The South African “Bug Plant, Fly Bush,” is a carnivore…of sorts. Unlike the better-known carnivorous Venus Fly Trap that closes on its prey and digests the insects who are unlucky enough to land on them, this plant has sticky hairs that trap insects, but doesn’t eat them because it lacks the enzymatic activity needed to digest them. Enter the aptly named assassin bug, Pameridea marlothi, with whom it enjoys a symbiotic relationship. The assassin bug moves freely about the plant – unhindered by the sticky hairs – and happily eats the trapped insects.
This was just one of the observations shared by Clinton Morse, the manager of growth operations for Ecology & Evolutionary Biology, who led a group of science librarians through UConn’s nationally known greenhouses as part of “New England Science Boot Camp.” The camp, a two-and-a-half-day educational event was hosted by UConn from June 11-13, and drew 67 participants from New England and well beyond. In addition to the tour of the greenhouses, faculty from UConn and other universities in the northeast, provided overviews and information on the latest research on the event’s featured topics: computer science, evolution, and pharmaceutical science.
One of the librarians in attendance, Scott Martin, the Bioscience Librarian at the University of Michigan has an undergraduate degree in biology and a Master’s degree in Genetics, thoroughly enjoyed the greenhouse tour and exposure to the diversity of living plants. “Although Michigan has an arboretum and botanical garden, I support the research in the herbarium, which has preserved and dried specimens. Seeing them here has been a real treat!”
Among the many plants Morse pointed out to the group included: tea (camellia sinensis “the world’s most important caffeine beverage” whose many varieties — white, green, oolong & black – derive from this species but are processed differently after harvest; stevia, Stevia rebaudiana, a plant whose leaves are used as a sweetener and said to be hundreds of times sweeter than sugar; Egyptian cotton, Gossypium barbadense, which is actually native to Peru, and whose fruit contains seeds covered with cotton fibers.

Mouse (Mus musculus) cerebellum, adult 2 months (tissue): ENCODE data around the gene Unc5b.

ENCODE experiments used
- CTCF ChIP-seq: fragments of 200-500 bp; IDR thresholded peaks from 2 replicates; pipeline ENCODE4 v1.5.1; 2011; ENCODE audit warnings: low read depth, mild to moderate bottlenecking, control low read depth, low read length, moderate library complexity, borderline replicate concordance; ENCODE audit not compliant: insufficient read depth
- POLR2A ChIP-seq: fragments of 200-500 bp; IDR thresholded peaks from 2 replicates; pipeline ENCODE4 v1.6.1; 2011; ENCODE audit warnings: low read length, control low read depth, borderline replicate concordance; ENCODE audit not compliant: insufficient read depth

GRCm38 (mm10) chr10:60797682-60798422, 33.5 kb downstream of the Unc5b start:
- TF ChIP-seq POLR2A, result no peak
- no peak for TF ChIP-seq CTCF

In addition to this biodiversity tour of the public collections, Morse led some of the librarians on a tour of the research facility not open to the public.
Aside from learning about the latest developments in various scientific fields, participants discussed use of library resources, research information needs, data management practices, and suggested new ways in which librarians can support their research communities.
Hosted each summer on a different New England campus, the casual ambience of Science Boot Camp promotes learning and camaraderie among librarians from New England and beyond.
According to Carolyn Mills, the Libraries’ Biology, Agriculture & Natural Resources Librarian and prime organizer of the event: “Science Boot Camp is held each year to give science librarians access to science topics from the viewpoint of researchers, and also to meet and network with other science librarians while having as much fun as possible. Boot camp at UConn was a big hit this year. The campers really enjoyed the friendly welcoming campus, the greenhouses, and the researchers they met! It made me proud to work at UConn.”
Those interested in learning more may view the presentations online, which are expected to be available sometime in July, at the New England eScience Portal: http://esciencelibrary.umassmed.edu/